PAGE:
My books usually start out as something completely different. I think the genesis of this one came years ago while I was reading Blood Meridian. The Judge Holden character leapt off the page. I loved the way Cormac McCarthy wrote him, how it was subtly suggested he may be immortal and have supernatural powers, but I didn’t like the way Holden, who was a real historical figure, represented the animalistic and base aspects of humankind. I wanted to create a similar character but make him more benevolent and nuanced. A few years later I was reading up on Count St. Germaine and I thought this guy is your Judge Holden.
Another aim I had in writing the book was to pique the curiosity of non-masons and get them interested in masonry.
MT: How so? What were some of the kernels of Masonry that you included?
JLN: First there are several images used, such as a description of a masonic ring. Thad picks up a thread with what may or may not have been the journal of CSM and follows it to his local lodge. He joins it then he joins the SR. I purposefully left the details sparse so if the readers’ interest was piqued they’d look for answers on their own.
MT: What was the hardest thing about writing this book?
JLN: For me the hardest part about writing in general are the endless revisions. When I finish a first draft of a book I let it sit for a bit and then go back and reread it. For the most part I usually really like it and actually often surprise myself like “oh wow I wrote that? I don’t even remember writing that!” I like that a lot. Then comes the hard part, rewrites and revisions. I’ll do several rewrites and revisions before I send it away to my agent for an initial read. He’ll send it back with suggestions. Several more rewrites later I’ll send it to my editor, then when it comes back rewrite it again. That process repeats several times.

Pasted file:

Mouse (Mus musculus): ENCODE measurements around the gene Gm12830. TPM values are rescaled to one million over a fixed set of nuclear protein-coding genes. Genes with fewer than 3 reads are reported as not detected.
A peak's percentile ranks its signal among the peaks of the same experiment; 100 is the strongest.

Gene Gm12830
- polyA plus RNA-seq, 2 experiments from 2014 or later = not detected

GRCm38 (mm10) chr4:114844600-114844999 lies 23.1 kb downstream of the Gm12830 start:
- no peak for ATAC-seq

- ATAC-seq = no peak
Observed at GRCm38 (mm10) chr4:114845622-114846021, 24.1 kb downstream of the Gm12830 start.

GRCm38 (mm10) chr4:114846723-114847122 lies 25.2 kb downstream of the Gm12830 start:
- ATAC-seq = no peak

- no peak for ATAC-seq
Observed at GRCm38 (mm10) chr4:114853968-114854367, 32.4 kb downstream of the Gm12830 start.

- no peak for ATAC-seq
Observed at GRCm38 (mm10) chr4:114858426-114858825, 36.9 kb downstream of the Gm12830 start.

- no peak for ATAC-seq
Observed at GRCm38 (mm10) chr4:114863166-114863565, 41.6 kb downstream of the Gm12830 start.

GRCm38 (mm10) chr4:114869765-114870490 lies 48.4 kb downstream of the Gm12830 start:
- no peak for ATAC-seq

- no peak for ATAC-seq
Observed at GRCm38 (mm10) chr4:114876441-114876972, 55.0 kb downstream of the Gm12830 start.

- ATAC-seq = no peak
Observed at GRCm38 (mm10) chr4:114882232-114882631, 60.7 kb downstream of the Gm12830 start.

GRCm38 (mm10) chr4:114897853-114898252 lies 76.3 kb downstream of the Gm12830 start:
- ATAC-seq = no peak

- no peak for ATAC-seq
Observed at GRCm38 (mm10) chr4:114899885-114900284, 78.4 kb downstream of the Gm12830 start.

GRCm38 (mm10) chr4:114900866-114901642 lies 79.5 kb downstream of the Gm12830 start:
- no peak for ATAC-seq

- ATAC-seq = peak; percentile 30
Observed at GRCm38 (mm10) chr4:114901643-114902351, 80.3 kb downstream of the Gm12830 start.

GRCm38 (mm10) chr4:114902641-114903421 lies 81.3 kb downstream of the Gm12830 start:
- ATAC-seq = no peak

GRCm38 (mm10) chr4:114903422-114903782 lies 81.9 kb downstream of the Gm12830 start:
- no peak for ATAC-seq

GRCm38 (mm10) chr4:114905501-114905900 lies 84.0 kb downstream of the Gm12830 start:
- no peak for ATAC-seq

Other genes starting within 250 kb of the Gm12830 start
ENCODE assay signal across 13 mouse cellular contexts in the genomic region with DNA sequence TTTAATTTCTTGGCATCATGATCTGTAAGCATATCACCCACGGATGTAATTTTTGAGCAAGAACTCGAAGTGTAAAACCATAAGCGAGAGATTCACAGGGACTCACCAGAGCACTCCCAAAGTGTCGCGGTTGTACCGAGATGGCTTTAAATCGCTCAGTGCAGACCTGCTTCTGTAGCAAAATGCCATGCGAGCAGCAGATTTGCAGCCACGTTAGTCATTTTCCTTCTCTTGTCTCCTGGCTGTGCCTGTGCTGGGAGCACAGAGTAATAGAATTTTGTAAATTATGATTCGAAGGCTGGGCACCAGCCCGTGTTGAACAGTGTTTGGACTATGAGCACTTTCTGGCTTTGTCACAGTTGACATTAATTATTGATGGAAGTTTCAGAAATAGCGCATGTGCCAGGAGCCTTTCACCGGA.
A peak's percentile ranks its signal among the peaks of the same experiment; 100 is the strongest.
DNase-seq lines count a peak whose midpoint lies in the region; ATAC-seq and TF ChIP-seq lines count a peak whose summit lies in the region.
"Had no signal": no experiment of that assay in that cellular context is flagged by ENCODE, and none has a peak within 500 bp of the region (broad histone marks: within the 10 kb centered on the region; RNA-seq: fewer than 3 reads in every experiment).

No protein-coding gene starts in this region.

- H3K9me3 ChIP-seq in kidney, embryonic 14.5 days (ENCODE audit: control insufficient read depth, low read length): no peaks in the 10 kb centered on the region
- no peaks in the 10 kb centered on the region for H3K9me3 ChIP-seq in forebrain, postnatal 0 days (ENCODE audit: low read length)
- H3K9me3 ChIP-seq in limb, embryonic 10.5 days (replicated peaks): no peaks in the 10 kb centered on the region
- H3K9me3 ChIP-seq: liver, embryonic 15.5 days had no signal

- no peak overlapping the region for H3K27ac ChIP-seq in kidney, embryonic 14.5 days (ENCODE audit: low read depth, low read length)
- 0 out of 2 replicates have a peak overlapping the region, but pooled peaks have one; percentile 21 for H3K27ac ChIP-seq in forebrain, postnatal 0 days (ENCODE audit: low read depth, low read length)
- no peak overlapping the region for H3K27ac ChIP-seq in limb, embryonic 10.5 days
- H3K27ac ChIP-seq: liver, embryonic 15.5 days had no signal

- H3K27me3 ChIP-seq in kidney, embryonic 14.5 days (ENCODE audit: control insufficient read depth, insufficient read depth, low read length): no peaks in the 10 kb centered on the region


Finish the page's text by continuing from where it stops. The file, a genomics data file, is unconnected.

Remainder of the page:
By the time the book is ready, I’ve read the material so many times I’m sickened at the thought of having to read it again.
MT: I totally get that feeling. Sometimes it’s nice to be able to shoot from the hip, but unless you’re a dead-eye, you end up with some pretty wild grammar. Any future book plans?
JLN: This is my third book. My second, Wine Tasting is Bullshit, will be out in December of 2016. I am also finishing the first draft of a new one tentatively titled Hiraeth about a great cataclysm that brings civilization to its knees and the survivors who restart and preserve the knowledge of the past. I’m also working on a concept album and an accompanying book of short stories about the fictional character of John Melhern (1898- 1983). The album and stories are about his life. A lot of it is about war. The time he spent in Europe in WWI, losing one of his sons in WWII, and his grandson being drafted into the Vietnam War. It’s also about the passage of time and his inability to understand what the world has become.
And of course there are a few loves stories thrown in for good measure.
MT: Joshua, thanks so much for taking the time to share your work with us. It sounds like a non-traditional take on some old traditional themes.
You can find Joshua Lorenzo Newett’s book, In Remembrance of Things Lost, in print and as an epub on Amazon. And, you can follow more of Joshua Lorenzo Newett’s work at his website, joshua-lorenzo-newett.com.